US 6630352 B1
A sterilant challenge device (1), for use in testing the efficiency of the air removal stage of a sterilization cycle in a sterilizer, includes a tube (2) of thermally-insulating material, the bore of which is closed at one end (3) and open at the other for the entry of sterilant. A plurality of thermally-conductive masses (4) is located around the tube (2) and thermally-separated from one another by air gaps (14), and a temperature sensor is located in an opening (16) in one of the masses adjacent the closed end of the tube. An outer casing (5) defines an air space around the thermally-conductive masses and thermally insulates the masses from the heat in the sterilizer.
1. A sterilant challenge device for use in a sterilizer for determining the efficacy of the air removal stage of a sterilization cycle, the device comprising a tube of thermally-insulating material, the bore of the tube having a wall extending therethrough and defining a free space which is open at one end for the entry of sterilant and is closed at the other end; and a heat sink portion which surrounds the tube and, when the device is in use in a sterilizer, receives heat preferentially from the bore of the tube whereby the penetration of sterilant along the bore of the tube during a sterilization cycle is inhibited through the accumulation of air and/or non-condensable gas within the free space resulting from condensation on the wall of the bore; the device also comprising means for mounting a sensor to detect the presence of sterilant at, or adjacent, the closed end of the tube; wherein the wall of the bore is provided with grooves which, during a sterilization cycle, directs condensate that forms on the wall towards the open end of the bore.
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The present invention relates to monitoring systems for determining the efficacy of sterilization cycles in sterilizers and, more especially, to a sterilant challenge device for use in such a system.
One of the factors that has a detrimental effect on the efficacy of a sterilization cycle is the presence, in the sterilization chamber, of air or non-condensable gases which can collect in pockets in the load that is being sterilized and prevent the load from being adequately exposed to sterilant. In a steam sterilizer, for example, the object of the sterilization process is to bring steam of a suitable quality and at an appropriate temperature into contact with all surfaces of the load. Any air/gas pockets that collect within the load create a barrier to steam penetration, particularly when the load is made up of porous materials such as hospital linens or fabrics, and prevent effective sterilization from taking place.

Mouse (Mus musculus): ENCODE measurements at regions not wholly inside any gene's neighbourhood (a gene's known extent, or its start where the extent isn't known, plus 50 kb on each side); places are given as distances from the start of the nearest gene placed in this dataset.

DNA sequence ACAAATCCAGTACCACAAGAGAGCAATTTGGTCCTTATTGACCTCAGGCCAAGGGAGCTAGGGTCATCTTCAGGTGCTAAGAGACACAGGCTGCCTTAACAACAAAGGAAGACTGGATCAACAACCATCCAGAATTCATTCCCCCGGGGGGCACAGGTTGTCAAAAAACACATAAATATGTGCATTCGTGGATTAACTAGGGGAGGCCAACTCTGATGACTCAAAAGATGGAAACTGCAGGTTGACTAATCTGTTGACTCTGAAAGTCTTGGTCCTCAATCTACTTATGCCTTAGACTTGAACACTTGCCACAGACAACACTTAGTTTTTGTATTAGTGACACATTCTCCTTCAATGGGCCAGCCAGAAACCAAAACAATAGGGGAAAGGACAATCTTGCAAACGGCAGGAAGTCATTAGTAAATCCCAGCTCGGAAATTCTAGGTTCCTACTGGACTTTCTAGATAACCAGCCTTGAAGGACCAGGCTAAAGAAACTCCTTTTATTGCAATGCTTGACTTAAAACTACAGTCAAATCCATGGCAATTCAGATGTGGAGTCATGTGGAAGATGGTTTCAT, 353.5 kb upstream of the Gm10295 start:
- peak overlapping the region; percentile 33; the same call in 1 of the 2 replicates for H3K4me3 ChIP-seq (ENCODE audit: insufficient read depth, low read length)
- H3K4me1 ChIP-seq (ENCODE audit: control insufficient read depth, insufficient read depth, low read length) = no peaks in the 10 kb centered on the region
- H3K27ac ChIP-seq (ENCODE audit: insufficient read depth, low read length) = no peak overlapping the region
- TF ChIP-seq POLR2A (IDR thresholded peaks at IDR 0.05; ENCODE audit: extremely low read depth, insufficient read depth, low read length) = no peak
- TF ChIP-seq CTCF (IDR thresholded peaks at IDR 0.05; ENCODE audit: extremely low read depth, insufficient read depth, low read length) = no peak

Sterilization monitoring systems and methods which make use of a simulated porous load are known. The simulated load is located in the sterilization chamber and the extent to which sterilant penetrates the load during a sterilization cycle is monitored and used to determine whether or not the cycle was effective.
One form of challenge device is described in EP A 0 419 282. That device includes a container having top and bottom walls with a porous packing material disposed within the container. The packing material challenges the penetration of the sterilant by providing a restricted pathway which acts to impede the flow of the sterilant through the device. A removable lid seals the bottom end of the container, while a hole in the top wall of the container allows for the downward ingress of steam into the packing material within the container. The device includes a chemical indicator for detecting sterilant penetration. If sterilant successfully penetrates the packing material, the chemical indicator sheet will undergo a complete colour change. If the sterilant does not sufficiently penetrate the packing material, the chemical indicator will not undergo a complete uniform colour change, thereby indicating inadequate air removal or the presence of non-condensable gas.
Other challenge devices for use in steam or gas sterilizers are described in EP-A-0 421 760; U.S. Pat. No. 5,066,464; WO 93/21964 and U.S. Pat. No. 5,270,217. In each of those devices, sterilant from the sterilization chamber must cross some form of physical barrier before it reaches a sterilant sensor within the test pack. WO 93/21964, for example, describes a test unit comprising a test cavity having an opening at one end to permit entrance of ambient gases, a temperature sensor at the other end and a heat sink (for example gauze, felt, open-celled polymer foam) between the temperature sensor and the opening.